The Brand Gap has remained in my library as a staple for years. Like Zag and The Designful Company, it’s an insightful read for Designers of all industries, particularly for those in UX. Being marketing savvy, specifically brand building, positioning, and the consumer psyche is an invaluable skill set.
In the book, author Marty Neumeier writes, “Companies will create wealth from the conversion of raw intangibles–imagination, empathy and collaboration–into finished intangibles–patents, brands and customer tribes.” Just to be clear, I’m not celebrating, nor am I condemning capitalism; that’s another post for another day. In highlighting this quote, I am merely drawing similarities between these companies and designers.
Many perceive designers to be folks who simply make things look pretty. We’re asked to make logos bigger, add some sizzle… make it pop and somehow, with a few clicks of a mouse, you magically have a client deliverable. When in reality, the design process, moreover, design thinking, is far more complex than that.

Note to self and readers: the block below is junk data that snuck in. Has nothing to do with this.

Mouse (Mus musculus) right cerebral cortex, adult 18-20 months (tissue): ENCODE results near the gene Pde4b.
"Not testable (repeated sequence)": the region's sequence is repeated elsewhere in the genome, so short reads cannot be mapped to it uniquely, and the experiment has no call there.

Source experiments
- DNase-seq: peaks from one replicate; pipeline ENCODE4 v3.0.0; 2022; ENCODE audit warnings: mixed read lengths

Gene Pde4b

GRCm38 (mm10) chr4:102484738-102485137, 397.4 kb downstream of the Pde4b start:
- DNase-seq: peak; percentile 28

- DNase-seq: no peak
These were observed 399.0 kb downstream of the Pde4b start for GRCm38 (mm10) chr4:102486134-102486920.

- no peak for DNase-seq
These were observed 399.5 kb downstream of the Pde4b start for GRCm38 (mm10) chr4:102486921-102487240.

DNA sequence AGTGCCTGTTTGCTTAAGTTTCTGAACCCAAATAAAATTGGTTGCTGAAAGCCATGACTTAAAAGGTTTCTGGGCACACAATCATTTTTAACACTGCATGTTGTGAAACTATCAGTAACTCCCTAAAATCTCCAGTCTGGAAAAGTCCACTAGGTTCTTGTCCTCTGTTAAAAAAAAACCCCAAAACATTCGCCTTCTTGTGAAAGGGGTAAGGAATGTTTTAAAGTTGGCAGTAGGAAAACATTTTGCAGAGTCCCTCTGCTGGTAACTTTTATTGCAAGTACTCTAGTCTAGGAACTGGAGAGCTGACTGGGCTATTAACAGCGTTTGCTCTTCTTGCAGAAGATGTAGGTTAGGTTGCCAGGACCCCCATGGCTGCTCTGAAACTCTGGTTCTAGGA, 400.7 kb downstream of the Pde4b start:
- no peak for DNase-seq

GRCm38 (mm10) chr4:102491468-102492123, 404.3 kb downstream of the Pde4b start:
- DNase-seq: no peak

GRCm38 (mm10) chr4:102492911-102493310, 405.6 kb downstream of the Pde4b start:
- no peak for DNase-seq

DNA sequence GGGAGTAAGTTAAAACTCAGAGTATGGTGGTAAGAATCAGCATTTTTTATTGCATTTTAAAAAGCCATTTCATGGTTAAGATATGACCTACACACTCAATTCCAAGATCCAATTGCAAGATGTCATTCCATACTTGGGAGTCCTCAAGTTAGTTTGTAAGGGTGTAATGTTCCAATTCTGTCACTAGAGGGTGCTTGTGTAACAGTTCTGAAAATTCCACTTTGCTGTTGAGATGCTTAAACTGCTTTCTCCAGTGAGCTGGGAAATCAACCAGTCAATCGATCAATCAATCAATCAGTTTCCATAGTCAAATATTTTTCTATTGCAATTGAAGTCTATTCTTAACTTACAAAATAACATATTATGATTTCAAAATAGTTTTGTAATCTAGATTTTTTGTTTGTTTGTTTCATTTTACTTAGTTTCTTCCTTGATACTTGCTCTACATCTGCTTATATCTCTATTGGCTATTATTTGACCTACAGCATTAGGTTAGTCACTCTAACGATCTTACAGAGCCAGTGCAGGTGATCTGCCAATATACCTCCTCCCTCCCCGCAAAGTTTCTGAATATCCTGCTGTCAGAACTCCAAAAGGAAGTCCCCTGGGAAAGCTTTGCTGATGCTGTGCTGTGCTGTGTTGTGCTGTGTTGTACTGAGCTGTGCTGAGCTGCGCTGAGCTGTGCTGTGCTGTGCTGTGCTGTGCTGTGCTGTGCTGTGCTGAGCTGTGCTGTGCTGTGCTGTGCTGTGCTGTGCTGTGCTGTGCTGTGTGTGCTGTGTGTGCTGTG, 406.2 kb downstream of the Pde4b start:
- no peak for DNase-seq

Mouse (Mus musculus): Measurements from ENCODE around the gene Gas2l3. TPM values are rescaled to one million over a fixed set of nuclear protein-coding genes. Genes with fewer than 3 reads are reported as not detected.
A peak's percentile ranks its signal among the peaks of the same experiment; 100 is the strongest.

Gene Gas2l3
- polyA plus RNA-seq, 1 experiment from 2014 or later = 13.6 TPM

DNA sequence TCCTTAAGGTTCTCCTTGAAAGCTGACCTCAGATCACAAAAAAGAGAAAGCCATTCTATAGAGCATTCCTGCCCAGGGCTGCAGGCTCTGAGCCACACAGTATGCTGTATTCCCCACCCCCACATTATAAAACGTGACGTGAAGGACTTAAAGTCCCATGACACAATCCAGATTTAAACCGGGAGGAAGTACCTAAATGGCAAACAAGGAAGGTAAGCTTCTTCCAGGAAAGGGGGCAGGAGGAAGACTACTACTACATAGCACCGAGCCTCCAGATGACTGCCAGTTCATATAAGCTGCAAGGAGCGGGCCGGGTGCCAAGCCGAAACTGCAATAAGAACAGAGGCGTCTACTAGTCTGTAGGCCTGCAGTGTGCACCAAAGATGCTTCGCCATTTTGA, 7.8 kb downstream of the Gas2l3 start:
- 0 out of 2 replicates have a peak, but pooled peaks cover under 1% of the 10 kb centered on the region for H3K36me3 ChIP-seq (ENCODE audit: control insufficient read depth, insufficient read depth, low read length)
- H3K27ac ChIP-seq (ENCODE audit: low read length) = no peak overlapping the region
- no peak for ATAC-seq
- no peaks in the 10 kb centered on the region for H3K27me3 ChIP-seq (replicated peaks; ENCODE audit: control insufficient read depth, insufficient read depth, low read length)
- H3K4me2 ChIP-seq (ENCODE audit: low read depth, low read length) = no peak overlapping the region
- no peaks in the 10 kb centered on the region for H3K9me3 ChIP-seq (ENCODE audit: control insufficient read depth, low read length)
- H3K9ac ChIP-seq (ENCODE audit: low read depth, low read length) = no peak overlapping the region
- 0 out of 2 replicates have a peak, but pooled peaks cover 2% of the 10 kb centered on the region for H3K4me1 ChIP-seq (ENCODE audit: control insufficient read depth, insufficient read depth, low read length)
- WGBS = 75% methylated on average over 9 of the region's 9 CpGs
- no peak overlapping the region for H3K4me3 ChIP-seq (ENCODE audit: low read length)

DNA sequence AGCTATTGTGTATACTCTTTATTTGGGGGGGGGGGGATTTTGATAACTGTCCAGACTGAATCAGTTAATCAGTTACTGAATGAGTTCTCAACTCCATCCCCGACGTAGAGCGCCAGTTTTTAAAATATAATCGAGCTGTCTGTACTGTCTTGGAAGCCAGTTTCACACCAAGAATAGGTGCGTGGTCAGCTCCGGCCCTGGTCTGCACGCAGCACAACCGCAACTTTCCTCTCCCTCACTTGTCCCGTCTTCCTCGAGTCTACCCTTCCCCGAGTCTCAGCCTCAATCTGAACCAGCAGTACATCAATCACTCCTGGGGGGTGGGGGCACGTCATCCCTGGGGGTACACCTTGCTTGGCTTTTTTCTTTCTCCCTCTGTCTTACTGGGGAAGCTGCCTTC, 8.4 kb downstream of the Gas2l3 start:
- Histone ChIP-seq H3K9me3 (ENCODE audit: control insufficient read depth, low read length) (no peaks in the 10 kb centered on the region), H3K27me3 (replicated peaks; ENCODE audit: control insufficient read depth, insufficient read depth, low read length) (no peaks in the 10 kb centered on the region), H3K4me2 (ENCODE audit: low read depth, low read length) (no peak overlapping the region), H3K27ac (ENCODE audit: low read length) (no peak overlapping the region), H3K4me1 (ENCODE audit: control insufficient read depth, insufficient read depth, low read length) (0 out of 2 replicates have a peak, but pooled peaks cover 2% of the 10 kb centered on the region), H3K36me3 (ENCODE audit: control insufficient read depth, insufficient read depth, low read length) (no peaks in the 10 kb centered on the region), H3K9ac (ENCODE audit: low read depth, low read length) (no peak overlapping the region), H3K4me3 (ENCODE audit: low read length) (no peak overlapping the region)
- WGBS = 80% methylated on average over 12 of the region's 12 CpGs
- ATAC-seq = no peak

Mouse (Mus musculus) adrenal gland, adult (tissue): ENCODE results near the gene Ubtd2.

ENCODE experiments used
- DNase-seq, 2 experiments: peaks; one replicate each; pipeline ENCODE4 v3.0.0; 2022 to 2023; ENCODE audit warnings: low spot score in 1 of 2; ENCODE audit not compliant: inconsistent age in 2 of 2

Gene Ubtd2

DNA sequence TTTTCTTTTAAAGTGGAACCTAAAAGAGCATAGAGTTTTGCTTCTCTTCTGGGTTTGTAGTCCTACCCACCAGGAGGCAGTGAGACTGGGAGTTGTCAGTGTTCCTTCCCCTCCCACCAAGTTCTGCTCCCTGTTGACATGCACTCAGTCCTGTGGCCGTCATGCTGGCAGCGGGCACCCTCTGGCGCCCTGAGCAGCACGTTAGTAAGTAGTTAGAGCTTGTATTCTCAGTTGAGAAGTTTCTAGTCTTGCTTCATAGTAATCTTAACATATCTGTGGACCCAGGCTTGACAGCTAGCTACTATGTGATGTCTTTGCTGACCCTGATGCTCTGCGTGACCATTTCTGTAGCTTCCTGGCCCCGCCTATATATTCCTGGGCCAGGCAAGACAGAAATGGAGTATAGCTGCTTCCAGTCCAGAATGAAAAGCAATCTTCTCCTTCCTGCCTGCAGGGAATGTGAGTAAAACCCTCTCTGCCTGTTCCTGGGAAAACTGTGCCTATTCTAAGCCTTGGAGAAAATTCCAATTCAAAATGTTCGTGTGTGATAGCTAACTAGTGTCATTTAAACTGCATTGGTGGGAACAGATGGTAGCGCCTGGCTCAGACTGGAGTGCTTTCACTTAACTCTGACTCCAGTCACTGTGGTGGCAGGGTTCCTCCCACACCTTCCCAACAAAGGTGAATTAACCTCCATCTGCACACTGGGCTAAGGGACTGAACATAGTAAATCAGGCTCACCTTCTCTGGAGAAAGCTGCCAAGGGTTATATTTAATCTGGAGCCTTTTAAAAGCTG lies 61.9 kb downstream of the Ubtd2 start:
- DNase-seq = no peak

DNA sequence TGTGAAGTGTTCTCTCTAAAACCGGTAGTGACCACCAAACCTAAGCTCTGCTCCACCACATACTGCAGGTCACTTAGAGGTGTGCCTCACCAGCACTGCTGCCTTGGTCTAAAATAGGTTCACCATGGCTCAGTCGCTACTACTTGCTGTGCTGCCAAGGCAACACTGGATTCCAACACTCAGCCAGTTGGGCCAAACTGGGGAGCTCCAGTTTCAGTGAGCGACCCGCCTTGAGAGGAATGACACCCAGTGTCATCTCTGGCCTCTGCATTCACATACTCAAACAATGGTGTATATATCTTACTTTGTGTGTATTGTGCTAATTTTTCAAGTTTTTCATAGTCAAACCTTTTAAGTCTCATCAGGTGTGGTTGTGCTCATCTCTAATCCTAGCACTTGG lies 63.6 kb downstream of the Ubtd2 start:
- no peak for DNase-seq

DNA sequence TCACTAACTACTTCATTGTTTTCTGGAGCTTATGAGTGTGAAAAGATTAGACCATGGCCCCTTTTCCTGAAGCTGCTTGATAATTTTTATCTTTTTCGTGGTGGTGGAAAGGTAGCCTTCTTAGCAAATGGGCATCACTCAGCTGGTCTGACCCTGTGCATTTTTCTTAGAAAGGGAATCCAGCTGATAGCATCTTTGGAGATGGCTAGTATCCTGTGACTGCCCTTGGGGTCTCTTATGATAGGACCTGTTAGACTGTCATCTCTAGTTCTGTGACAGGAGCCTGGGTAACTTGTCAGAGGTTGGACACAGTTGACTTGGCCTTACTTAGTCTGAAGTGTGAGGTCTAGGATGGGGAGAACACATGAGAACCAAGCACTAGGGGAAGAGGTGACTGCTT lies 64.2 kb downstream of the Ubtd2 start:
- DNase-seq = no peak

I always like to say that designers make the esoteric, tangible. Those raw intangibles that Neumeier refers to—imagination, empathy, collaboration (and I would also add, iteration) are our tools. We use these tools to strategize and create real, physical pieces of art that have the power to evoke emotion and influence behavior. This specialized talent is truly extraordinary, but I am biased… and I digress.
The premise of The Brand Gap is that charismatic brands (those that consumers are genuinely loyal to and are considered indispensable) are those who effectively bridge the gap between strategy and design. That intersection is where the magic happens, it’s the consumer experience. Charismatic brands excel at providing a superior consumer experience, they also understand that their brand is not what the company says it is—instead it’s what consumers perceive it to be. And that's critical.
Essentially, Neumeier is describing the role of a good Creative Director—one who expertly “bridges the gap”, consistently weaving the brand story through various consumer touch points to define the optimal experience. If you’re a designer or a creative entrepreneur, I highly recommend The Brand Gap. Now on my summer hiatus, this one will definitely be on my list to re-read (pool side of course).